HMRC ‘s impressive new software trawls billions of items of data from dozens of sources in its hunt for underpaid tax – and it’s about to have access to even more information, which can be shared with 60 other countries.
The offices of the taxman are not usually credited with efficiency and success. But there is one aspect of HM Revenue & Customs which is highly – some would say terrifyingly – efficient, and that is its powerful computer program which is accessing and trawling databases of personal financial information on an unprecedented scale. The software, called “Connect”, has been developed at a cost of £80m over seven years. Its basic job is to scour vast databanks of personal and commercial information, seeking to unearth links between individual taxpayers and businesses, income, assets and transactions. It then matches its findings against the information the taxpayer has provided through their return.
Discrepancies are flagged and could prompt a tax investigation. The searches take mere seconds and are undertaken repeatedly to capture new information. The reach of the “Connect” project, and the speed with which the databanks can be interrogated, are both increasing. More than a billion items of data from 30 sources already fall within its scope, according to the accountancy group BDO, which has just published a report on HMRC’s “digital evolution”. These sources include public sector records – such as the Land Registry or DVLA, as well as a growing number of private businesses or trade associations.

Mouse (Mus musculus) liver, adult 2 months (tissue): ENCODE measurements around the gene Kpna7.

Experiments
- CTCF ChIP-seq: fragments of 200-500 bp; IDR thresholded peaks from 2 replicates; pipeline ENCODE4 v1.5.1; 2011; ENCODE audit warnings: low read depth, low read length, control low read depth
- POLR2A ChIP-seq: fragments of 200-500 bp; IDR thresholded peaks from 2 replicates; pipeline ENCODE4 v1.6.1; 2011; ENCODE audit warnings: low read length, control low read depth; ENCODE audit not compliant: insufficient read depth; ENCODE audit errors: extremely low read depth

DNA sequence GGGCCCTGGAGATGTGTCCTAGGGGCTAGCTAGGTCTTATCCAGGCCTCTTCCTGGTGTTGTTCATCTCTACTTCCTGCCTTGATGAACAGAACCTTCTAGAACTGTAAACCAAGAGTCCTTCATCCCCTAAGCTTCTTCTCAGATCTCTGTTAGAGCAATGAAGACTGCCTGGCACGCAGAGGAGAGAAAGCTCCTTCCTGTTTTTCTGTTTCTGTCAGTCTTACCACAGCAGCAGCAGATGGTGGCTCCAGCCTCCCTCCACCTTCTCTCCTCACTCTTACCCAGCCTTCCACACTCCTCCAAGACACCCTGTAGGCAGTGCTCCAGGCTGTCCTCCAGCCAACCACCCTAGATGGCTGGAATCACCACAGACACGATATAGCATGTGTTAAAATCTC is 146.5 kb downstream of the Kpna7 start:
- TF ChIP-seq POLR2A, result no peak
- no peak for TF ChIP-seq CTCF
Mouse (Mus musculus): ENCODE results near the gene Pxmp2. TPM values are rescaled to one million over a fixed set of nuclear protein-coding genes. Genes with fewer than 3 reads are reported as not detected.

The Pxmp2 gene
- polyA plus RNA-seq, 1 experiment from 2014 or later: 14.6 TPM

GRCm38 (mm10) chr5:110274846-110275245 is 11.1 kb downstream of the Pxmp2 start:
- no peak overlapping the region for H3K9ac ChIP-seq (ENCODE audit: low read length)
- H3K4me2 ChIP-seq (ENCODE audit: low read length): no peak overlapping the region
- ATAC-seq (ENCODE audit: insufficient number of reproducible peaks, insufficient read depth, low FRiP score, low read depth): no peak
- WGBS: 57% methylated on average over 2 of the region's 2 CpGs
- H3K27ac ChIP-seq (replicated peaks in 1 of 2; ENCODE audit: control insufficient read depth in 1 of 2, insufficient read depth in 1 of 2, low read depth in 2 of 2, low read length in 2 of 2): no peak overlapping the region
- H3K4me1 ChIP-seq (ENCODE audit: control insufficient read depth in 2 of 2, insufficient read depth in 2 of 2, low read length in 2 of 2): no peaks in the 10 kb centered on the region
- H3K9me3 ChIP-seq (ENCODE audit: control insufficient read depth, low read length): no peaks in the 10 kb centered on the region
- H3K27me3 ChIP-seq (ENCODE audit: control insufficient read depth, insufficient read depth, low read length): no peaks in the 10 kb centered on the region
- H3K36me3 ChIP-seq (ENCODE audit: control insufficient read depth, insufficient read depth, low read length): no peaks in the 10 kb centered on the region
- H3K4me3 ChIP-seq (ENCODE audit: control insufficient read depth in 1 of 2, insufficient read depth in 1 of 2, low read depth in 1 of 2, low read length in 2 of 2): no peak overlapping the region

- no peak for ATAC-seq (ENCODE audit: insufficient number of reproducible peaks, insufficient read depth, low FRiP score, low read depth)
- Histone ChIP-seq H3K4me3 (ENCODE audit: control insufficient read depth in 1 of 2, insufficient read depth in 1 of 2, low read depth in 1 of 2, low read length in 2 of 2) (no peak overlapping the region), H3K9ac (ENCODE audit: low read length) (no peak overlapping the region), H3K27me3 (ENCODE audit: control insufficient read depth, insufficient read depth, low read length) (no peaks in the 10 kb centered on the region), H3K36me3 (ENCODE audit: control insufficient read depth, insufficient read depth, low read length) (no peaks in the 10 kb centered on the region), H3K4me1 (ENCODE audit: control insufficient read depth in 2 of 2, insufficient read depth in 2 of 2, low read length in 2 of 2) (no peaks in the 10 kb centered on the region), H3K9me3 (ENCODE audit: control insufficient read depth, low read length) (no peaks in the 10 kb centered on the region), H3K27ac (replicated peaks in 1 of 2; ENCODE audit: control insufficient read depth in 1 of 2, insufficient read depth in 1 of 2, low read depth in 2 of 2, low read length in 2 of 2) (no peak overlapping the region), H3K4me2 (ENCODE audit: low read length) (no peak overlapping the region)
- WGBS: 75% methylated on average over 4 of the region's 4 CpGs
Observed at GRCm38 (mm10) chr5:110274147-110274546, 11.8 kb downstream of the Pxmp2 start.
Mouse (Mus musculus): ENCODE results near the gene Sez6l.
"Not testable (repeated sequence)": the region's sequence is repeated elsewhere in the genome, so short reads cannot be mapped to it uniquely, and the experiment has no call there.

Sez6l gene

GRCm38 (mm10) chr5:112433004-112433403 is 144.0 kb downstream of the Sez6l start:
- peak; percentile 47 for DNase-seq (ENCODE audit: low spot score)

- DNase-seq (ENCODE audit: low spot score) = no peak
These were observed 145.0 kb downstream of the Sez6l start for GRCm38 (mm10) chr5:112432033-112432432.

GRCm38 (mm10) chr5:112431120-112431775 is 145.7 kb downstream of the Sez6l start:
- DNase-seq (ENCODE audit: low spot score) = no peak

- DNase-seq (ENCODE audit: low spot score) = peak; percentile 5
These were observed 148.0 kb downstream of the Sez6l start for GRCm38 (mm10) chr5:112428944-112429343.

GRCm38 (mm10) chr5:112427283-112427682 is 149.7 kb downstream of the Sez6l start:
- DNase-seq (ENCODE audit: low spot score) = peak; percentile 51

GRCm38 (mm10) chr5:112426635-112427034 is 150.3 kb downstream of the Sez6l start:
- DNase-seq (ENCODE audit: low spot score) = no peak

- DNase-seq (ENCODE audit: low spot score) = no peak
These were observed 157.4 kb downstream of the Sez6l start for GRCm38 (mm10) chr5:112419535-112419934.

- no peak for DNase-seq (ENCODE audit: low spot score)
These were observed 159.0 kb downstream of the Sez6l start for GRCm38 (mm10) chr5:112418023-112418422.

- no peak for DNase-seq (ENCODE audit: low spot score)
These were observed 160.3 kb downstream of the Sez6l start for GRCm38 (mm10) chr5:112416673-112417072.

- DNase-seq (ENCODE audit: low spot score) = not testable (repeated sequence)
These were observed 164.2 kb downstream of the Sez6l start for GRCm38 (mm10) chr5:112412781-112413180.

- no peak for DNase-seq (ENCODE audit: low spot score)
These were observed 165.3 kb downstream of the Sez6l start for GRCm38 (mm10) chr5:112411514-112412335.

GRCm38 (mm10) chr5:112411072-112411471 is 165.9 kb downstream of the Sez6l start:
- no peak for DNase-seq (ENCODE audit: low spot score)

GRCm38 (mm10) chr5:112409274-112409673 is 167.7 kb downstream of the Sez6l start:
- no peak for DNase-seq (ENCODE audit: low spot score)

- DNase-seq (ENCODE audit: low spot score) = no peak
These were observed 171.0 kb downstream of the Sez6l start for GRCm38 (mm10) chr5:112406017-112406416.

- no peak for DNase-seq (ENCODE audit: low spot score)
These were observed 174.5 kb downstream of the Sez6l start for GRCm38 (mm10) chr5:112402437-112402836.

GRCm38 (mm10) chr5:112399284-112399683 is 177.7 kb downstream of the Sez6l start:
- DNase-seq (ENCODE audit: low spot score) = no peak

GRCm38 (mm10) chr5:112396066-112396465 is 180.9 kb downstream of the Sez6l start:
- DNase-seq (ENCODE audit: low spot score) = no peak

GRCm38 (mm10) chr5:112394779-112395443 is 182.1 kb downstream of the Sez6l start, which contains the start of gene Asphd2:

From next year Connect’s powers will extend further still. September 2016 is when HMRC starts having access to files held by banks and other financial firms based in British overseas territories, such as the Channel Islands; and from 2017 Connect goes truly global with access to data in a further 60 countries.
A success? Yes, in that the numbers of investigations initiated by Connect are growing, and in that £3bn extra tax has been clawed in as a result of Connect since its launch in 2008. But many have their doubts. Not only is there a possibility that some of the data could be erroneous or incomplete – triggering spurious tax investigations or worse, possible prosecutions – but there are also fears about security. And then, of course, the niggling anxiety about so much of our personal information residing in the hands of the state.
So what can HMRC find out about you?
Your income and pensions, Your bank accounts, savings and investments, Your property, Your lifestyle and shopping, Your business, Your car, Your social media …
From 2016 financial institutions in British Overseas Territorities will share data with HMRC. From 2017, this extends to 60 other OECD countries and by 2020 virtually all countries will have some form of data-sharing agreement in place. In theory the data should always flow to the country where the individual is resident for tax purposes. So HMRC would share data with another country only if the individual was due to pay tax there. In turn, HMRC would want bank account data from say, South Africa, where it related to taxpaying residents here.